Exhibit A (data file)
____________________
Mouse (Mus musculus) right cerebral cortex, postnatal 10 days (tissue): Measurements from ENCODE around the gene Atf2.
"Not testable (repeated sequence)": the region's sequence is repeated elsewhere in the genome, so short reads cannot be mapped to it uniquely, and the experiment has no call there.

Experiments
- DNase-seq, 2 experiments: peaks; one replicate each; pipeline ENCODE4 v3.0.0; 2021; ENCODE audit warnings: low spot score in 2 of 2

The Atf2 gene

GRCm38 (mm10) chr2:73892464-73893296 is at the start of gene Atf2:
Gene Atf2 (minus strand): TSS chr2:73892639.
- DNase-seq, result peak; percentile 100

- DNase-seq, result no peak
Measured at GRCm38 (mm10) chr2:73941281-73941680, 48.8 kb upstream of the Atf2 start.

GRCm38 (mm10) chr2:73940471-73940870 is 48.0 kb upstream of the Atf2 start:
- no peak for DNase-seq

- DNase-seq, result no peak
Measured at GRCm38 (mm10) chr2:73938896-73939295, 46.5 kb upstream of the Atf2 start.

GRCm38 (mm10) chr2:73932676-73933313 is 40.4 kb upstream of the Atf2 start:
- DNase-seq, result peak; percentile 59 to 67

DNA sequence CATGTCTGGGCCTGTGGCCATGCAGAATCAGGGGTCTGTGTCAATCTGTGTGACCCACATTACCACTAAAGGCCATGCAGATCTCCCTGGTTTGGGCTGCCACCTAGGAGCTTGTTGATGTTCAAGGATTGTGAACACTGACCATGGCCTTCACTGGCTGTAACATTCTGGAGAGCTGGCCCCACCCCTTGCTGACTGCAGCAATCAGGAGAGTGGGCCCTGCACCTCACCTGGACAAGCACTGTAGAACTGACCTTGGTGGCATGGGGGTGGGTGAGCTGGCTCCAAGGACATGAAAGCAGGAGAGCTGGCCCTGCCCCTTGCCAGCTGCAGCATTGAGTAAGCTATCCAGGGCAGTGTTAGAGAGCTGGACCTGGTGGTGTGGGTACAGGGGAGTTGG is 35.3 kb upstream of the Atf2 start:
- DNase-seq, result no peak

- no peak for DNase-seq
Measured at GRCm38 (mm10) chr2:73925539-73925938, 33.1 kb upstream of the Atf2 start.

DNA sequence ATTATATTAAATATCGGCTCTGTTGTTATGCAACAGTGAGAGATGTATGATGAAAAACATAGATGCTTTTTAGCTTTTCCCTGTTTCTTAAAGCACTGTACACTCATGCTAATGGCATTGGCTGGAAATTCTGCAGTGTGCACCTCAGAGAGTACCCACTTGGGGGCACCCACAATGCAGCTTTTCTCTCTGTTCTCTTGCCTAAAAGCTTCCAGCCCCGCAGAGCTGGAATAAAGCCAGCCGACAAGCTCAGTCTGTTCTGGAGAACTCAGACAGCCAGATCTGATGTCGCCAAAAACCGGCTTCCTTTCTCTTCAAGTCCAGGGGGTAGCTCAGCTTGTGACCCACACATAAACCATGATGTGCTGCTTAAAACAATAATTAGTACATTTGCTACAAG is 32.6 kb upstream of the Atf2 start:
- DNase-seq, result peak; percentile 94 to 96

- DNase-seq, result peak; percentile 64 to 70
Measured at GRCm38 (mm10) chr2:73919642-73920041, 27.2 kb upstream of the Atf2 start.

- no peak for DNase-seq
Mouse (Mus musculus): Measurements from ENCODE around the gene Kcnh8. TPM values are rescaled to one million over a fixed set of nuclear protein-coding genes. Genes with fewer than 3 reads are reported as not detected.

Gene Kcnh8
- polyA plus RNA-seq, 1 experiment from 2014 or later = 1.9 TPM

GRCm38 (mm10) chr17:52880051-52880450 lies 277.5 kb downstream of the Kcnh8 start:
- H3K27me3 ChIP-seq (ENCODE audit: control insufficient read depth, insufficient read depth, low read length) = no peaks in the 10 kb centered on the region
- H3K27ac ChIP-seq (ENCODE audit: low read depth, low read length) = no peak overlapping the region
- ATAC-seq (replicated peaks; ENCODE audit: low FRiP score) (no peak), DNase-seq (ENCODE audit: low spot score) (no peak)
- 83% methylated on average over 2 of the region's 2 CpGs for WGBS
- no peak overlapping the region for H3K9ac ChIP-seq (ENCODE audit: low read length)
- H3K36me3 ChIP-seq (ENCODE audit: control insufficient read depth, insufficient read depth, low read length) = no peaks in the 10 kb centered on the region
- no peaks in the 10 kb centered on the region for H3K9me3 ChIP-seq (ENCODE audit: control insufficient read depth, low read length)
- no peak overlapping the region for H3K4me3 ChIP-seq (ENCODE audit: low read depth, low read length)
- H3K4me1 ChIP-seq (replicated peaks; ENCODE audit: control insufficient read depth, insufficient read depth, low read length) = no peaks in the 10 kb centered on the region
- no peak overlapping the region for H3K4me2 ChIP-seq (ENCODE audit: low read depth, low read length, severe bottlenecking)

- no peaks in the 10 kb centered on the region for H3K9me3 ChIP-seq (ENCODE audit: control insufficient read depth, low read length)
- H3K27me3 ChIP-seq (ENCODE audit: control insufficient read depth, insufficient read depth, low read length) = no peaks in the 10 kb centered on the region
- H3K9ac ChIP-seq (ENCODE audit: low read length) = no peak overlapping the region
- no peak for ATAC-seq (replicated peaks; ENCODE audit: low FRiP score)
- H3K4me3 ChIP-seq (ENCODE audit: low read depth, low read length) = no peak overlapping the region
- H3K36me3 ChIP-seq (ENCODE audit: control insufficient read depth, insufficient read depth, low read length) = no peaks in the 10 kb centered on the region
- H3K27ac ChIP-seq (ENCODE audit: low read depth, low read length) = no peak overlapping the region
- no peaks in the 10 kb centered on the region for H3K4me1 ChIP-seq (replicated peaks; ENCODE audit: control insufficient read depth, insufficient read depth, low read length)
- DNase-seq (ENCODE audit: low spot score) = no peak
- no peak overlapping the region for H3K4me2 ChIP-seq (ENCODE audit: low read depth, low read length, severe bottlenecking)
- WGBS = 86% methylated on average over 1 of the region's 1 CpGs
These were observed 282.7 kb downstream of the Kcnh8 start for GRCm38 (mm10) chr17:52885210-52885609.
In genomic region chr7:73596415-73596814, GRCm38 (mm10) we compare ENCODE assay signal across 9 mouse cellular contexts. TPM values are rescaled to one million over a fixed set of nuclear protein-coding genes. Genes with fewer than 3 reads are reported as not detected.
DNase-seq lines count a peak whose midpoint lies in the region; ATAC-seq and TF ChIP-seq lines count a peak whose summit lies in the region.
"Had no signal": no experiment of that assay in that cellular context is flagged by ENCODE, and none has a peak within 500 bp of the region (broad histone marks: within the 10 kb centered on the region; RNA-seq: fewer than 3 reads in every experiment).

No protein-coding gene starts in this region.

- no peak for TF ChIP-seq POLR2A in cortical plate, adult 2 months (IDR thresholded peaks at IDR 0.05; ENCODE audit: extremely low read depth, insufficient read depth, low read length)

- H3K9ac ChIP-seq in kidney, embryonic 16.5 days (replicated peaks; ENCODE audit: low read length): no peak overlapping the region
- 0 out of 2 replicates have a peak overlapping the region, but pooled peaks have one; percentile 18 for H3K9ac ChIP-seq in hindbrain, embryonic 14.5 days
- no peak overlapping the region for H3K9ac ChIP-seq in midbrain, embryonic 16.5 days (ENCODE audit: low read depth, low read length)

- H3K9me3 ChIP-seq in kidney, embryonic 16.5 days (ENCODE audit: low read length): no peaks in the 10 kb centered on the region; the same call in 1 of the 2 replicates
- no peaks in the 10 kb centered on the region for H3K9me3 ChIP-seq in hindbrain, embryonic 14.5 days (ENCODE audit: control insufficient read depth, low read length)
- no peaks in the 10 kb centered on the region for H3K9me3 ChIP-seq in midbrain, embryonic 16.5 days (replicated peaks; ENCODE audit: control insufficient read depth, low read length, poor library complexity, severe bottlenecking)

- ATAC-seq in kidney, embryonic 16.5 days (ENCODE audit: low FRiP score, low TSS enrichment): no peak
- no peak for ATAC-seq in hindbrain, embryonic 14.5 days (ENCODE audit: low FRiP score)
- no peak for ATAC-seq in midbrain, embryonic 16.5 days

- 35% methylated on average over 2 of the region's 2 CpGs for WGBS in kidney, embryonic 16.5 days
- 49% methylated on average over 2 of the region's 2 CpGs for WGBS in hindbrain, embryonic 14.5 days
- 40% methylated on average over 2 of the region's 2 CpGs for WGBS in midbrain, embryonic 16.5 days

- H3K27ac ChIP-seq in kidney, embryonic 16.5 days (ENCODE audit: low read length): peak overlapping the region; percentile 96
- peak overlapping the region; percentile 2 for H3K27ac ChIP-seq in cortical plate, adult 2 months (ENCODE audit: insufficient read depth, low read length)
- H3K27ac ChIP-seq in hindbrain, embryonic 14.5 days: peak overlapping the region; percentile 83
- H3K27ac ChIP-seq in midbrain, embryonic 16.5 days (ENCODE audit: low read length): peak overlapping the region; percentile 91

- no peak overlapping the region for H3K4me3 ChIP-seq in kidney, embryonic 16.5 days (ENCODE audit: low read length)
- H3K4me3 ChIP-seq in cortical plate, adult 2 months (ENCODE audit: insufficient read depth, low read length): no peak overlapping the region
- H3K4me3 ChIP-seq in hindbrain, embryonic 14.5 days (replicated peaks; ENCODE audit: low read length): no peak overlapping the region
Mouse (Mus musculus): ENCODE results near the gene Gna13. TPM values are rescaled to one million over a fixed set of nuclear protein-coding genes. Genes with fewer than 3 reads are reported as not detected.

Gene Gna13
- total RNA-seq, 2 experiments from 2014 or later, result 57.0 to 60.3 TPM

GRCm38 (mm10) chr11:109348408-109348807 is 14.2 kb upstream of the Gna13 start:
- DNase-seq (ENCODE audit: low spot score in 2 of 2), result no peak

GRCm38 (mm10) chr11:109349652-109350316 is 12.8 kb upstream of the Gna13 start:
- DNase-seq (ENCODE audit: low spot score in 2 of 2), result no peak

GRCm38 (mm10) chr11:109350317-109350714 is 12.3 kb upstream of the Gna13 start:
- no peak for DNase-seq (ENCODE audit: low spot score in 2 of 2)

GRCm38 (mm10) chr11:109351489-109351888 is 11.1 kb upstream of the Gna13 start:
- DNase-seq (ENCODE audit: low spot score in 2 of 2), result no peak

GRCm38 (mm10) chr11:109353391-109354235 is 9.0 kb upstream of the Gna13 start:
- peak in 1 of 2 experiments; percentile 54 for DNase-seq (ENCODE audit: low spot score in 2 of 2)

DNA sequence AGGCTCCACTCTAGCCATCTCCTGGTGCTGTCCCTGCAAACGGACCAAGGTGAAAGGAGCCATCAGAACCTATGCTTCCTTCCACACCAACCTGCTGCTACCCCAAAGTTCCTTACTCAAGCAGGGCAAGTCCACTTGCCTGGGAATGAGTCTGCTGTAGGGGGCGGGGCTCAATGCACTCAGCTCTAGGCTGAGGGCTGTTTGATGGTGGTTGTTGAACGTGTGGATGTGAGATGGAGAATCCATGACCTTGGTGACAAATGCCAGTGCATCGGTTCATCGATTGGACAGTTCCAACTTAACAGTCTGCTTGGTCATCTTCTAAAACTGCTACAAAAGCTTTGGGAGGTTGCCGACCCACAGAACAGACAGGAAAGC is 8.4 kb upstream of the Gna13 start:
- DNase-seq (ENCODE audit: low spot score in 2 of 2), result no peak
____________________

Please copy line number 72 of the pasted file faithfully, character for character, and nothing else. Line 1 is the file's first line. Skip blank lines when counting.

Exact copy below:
- H3K27ac ChIP-seq in midbrain, embryonic 16.5 days (ENCODE audit: low read length): peak overlapping the region; percentile 91